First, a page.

By Laurence W. Holmes-

(CBS) Time offers the opportunity for perspective, so I thought it would be a good idea to wait each week to give my thoughts on the Bears game. The idea is that 24 or so hours allows me to watch the game over and to talk a few more people. Hence, “The 24 Hours Later” blog.

Today we break down the Dolphins’ 27-14 victory against the Bears at Soldier Field, a setback that dropped Chicago to 3-4 on the season and sounded the alarm bells.

What I saw

A Jay Cutler-led team hasn’t won a game at Soldier Field since Oct. 10, 2013. That’s five straight losses on the lakefront. The Buffalo loss was surprising. The Green Bay loss was disheartening. The Miami loss was maddening.

Ordinarily I save the most pertinent quotes for the “What I heard” section, but let me throw one out here that is the most important takeaway from Sunday.

“We have no identity,” Bears cornerback Tim Jennings said. “We still don’t know who we are.”

There it is. It’s been seven games of high expectations and no tangible proof that this team is any good. In their last 20 games, the Bears are 8-12. They keep making the same mistakes, and it doesn’t seem to be getting better. As I’ve said before, they’re undisciplined and poorly coached.

Going into the matchup with the Dolphins, one of my worries was whether the Bears would be able to deal with Miami’s zone-read looks and the up-tempo style. The Bears failed at both.

That failure may have begun with the lineup card. Lance Briggs was determined unfit to play, so why didn’t the Bears go into this game with the same linebacking corps that played so well the previous week in Atlanta? Why was Shea McClellin gifted a starting job? He blew a few assignments, and his inability to play man coverage, along with the Soldier Field turf monster, led to Charles Clay being wide open for a touchdown.

Dolphins quarterback Ryan Tannehill carried the ball six times for 48 yards. His best run came on a 30-yard scamper on a fourth-and-1 play in which he wasn’t touched until the play ended. The Dolphins effectively ran the ball, averaging 4.2 yards per carry. And that wasn’t even their best weapon.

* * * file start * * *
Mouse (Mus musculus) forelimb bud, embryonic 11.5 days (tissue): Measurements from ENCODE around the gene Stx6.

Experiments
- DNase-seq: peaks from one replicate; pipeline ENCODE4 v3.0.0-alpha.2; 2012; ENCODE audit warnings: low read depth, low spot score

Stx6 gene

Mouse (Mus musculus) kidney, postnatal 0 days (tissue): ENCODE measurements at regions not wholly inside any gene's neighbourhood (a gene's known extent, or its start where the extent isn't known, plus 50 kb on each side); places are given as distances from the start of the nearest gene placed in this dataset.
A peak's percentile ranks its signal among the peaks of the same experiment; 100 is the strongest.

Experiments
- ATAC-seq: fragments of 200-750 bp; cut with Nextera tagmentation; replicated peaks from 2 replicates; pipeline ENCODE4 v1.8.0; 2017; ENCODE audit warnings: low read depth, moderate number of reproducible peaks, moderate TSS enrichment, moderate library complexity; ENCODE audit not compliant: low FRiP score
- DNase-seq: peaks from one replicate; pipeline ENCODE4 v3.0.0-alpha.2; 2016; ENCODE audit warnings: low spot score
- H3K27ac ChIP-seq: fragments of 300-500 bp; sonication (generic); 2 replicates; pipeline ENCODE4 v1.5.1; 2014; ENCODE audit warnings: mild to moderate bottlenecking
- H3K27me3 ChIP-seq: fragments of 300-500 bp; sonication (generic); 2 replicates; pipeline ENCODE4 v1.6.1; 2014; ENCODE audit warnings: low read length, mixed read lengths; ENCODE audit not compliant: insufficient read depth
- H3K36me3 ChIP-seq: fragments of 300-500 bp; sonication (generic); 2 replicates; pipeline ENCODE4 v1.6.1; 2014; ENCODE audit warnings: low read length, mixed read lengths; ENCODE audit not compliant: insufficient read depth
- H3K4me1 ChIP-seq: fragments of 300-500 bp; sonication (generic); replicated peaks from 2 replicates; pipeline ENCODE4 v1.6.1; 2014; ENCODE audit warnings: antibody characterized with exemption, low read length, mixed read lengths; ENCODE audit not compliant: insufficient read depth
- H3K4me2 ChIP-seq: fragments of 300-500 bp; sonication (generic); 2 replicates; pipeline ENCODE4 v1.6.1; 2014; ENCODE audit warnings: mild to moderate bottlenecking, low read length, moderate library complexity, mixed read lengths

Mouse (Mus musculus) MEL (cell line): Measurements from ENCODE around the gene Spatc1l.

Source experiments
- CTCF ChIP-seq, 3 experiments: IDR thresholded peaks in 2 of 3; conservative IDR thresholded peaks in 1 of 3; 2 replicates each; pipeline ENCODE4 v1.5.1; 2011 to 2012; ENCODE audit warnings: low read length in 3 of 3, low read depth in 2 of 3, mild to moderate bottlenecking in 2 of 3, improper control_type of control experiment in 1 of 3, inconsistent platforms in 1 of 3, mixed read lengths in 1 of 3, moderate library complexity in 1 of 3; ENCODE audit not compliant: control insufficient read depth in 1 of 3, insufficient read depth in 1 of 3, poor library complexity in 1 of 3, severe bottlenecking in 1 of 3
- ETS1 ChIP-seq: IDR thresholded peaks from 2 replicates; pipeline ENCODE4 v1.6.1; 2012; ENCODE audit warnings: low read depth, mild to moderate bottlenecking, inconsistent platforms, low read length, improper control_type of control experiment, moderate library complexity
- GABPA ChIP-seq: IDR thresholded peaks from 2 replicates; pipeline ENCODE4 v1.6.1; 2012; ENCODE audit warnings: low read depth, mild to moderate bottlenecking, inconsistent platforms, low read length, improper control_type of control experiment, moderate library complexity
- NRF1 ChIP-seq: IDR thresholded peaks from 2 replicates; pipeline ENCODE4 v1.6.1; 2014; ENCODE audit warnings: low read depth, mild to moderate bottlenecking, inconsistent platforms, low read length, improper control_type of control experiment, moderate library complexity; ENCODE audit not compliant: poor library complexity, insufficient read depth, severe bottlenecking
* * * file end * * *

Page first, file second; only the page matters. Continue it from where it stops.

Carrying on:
Tannehill completed his first 14 passes. Through the first half, Tannehill had two touchdown passes and posted a 155.1 rating. A perfect passer rating is 158.3. For the game, Tannehill, posted a career-high 123.6 on the Bears defense.

Offensively, the Bears were anemic. Their approach to the game was questionable, and the in-game strategy was suspicious. On their first set of downs after a Dolphins three-and-out, the Bears had third-and-1 at their own 47. Jay Cutler saw a mismatch on the outside with Alshon Jeffery and went deep. The pass was incomplete on a drive that featured no runs. Matt Forte had only two carries for the entire first half.

Marc Trestman mismanaged the clock at the end of the half as well, failing to call a timeout with 54 seconds left and the Dolphins on the Bears’ 41. If Joe Philbin would’ve been paying attention, he should’ve melted the clock down and thrown a hail mary to end the half.

Cutler followed up one of his best games of the year with one of his worst. Cutler was 5-of-14 on passes that were targeted 10-plus yards downfield, for a total of 79 yards and an interception, according to Pro Football Focus. It’s pretty simple. In games in which Cutler doesn’t throw interceptions, the Bears are 3-0. In games in which he does, the Bears are 0-4.